“[The humans] pushed at the wheels with long oak poles and slashed at the oxen till their backs were crosshatched with bleeding welts and their noses ran pink foam”(p.38).
The immediate reaction to this quotation from Grendel is pure disgust toward any being capable of such cruel treatment of another living creature. The imagery causes the stomach to turn and the mind to consider the idea that humans may not be the highest in the pyramid of animals. If the oxen’s story was the sole illustration of this concept, the reader could easily overlook it. However, the mistreatment of animals by humans is recurrent throughout the novel, and in fact, humans tend to treat animals with less respect than Grendel, the supposed monster and spawn of Cain, does. Gardner’s intent is to discredit the stereotypical hatred of Grendel and evoke, instead, feelings of disgust toward human beings. The cruel treatment of animals by the humans in the novel is a major proof of this philosophy.
The beginning of the novel is primarily a description of Grendel’s first encounters with and observations of human beings. The bestial monster is appalled at how humans waste animals. At one point, Grendel observes the cold-blooded and unneccessary murder of cows and dogs in an action of war. The destruction and loss in the scene he meets at one group’s camp, breeds contempt for the utter squandering by the humans. Gardner uses Grendel as a looking glass for the reader, to provide insight and a basic theory which the reader can develop on his own. Grendel attempts to salvage and make use of the carcasses while humans kill purely for the satisfaction brought by the slaughter of animals.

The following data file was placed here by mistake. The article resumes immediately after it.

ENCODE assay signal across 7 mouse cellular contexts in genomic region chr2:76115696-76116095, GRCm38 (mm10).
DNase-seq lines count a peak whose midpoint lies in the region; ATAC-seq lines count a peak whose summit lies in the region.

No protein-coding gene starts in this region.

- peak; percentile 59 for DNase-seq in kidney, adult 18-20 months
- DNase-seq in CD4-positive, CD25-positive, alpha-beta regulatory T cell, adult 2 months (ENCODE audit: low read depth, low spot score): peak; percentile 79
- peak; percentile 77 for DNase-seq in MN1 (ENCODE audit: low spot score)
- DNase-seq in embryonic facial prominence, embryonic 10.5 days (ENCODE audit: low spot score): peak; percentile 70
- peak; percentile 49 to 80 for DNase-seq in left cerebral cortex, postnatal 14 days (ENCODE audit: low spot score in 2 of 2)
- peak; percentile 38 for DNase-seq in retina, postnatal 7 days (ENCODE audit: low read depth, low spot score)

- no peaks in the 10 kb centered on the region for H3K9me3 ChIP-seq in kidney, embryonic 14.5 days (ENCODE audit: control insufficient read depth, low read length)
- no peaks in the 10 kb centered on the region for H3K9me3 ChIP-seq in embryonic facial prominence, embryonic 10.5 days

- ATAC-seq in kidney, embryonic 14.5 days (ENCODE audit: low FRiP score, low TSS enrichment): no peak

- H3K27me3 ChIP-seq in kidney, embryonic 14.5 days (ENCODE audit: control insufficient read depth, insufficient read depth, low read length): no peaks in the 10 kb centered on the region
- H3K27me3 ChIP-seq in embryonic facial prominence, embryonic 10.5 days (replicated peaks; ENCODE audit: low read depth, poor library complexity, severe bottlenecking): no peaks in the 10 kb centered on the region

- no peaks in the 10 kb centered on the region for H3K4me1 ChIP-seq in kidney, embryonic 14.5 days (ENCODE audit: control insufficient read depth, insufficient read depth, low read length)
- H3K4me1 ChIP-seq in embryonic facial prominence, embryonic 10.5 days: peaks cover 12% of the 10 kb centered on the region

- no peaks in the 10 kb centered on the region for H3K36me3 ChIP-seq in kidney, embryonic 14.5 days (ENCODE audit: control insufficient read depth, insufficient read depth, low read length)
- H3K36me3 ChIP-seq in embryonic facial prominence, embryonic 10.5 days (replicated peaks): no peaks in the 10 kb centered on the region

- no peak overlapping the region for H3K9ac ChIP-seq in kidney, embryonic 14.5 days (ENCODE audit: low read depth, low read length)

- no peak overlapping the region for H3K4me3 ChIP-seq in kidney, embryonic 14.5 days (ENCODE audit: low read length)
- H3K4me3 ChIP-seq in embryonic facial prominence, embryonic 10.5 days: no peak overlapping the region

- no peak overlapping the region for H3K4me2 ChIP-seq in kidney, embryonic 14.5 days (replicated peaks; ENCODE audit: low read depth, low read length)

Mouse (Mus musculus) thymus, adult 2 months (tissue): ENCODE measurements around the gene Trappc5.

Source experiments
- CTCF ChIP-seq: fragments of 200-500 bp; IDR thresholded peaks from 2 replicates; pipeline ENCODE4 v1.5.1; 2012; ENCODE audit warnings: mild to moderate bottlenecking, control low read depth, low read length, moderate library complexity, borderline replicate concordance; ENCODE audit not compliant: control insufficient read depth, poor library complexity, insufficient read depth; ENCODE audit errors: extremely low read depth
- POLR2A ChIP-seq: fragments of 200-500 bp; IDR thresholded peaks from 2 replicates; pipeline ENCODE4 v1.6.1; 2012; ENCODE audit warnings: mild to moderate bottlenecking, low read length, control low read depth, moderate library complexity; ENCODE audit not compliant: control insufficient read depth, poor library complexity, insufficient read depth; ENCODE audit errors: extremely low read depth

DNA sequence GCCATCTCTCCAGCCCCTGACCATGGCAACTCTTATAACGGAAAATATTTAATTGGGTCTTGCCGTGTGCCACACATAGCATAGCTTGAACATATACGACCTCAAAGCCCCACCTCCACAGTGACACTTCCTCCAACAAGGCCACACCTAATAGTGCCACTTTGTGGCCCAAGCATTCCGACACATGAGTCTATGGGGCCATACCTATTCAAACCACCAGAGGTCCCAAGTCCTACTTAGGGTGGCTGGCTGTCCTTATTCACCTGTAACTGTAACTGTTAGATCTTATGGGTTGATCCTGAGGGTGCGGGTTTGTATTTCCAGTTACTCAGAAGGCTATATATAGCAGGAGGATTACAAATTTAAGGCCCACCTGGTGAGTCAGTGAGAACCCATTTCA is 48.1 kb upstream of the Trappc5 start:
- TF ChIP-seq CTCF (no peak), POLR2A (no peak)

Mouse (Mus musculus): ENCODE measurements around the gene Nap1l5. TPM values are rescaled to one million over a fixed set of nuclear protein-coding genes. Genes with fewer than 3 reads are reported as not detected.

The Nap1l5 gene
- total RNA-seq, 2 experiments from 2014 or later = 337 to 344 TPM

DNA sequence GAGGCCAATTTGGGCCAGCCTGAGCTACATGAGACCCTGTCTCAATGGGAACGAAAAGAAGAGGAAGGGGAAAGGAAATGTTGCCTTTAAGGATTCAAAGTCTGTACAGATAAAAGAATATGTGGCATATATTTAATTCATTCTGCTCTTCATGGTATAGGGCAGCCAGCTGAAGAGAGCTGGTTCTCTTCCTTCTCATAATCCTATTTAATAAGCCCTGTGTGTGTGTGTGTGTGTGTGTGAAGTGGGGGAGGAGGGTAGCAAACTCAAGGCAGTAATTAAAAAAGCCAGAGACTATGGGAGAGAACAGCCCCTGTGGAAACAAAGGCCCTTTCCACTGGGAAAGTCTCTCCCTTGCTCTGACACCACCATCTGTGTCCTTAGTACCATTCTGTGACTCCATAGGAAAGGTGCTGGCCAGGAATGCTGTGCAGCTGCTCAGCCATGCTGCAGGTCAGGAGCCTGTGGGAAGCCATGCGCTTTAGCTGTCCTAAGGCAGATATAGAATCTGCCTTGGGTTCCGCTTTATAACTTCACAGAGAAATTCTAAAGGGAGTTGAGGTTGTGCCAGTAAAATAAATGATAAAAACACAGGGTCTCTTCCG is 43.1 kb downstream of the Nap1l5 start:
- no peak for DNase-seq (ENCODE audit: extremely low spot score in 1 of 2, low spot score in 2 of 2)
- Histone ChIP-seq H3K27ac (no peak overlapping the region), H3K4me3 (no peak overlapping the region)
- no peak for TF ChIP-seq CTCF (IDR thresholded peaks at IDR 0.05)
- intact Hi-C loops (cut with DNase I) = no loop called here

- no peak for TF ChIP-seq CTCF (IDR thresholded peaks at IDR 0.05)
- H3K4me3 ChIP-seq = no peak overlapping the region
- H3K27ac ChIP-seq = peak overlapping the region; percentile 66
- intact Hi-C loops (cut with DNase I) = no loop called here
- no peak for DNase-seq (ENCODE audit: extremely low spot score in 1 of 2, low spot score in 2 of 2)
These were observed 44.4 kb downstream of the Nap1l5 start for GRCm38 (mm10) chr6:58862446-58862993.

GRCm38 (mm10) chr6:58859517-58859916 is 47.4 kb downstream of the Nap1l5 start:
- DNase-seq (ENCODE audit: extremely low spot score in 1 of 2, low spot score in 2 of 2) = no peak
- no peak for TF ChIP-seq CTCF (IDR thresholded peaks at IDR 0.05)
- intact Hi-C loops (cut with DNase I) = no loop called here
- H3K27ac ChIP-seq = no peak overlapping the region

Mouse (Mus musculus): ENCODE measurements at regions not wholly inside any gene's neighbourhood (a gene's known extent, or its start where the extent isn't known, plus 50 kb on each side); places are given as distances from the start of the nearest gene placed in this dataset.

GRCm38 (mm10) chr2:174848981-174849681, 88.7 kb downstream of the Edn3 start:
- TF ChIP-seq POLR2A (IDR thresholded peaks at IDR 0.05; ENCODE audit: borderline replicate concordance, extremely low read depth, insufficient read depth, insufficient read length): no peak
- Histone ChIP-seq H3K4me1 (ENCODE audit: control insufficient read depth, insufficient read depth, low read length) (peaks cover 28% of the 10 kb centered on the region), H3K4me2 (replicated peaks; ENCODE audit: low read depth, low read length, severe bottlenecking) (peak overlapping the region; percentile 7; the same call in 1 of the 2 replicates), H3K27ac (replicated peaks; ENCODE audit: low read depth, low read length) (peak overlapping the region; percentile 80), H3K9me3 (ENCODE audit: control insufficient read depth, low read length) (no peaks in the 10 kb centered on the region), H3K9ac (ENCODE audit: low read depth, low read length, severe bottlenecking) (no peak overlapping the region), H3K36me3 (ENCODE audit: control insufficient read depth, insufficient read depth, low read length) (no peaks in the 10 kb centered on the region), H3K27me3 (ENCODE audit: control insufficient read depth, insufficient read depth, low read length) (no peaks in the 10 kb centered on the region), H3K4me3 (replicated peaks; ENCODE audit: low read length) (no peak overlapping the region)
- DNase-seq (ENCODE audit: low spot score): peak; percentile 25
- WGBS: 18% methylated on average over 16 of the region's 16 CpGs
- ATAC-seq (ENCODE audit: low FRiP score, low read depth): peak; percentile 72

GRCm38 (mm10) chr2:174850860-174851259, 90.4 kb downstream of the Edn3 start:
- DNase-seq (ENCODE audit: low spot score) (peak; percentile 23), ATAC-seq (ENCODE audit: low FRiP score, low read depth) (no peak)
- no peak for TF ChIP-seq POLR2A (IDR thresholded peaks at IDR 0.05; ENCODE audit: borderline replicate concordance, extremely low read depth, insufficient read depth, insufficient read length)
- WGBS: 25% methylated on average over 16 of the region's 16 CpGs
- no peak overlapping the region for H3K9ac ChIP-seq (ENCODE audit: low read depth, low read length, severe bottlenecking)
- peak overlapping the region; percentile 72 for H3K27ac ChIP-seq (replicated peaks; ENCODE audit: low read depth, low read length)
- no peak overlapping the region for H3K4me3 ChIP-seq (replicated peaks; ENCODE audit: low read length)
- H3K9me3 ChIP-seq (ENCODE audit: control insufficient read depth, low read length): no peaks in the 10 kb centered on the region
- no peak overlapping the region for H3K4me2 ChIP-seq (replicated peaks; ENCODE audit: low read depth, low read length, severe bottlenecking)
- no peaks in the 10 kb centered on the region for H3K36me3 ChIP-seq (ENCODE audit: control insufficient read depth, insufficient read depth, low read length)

Whether its social, business, or personal, animals play an extremely important role in the lives of humans. Humans have been using animals to survive since before 100 BC. Animals have been protectors, companions, benefactors, co-workers, and even best friends. Humans need animals in their lives to stay healthy mentally and even physically. Animals are used in everyday physical therapy to increase ...
Throughout Grendel, John Gardner emphasizes the poor treatment of animals by humans to take the focus off Grendel and make a criticism of human kind. Generally, the reader considers Grendel evil and humans the victim of this beast. Gardner’s writing, however, does not support this hypothesis. Over and over again, negative character traits of human beings surface in the novel. The most effective characteristic discovered is that humans do not appreciate animals and, therefore, treat them very poorly.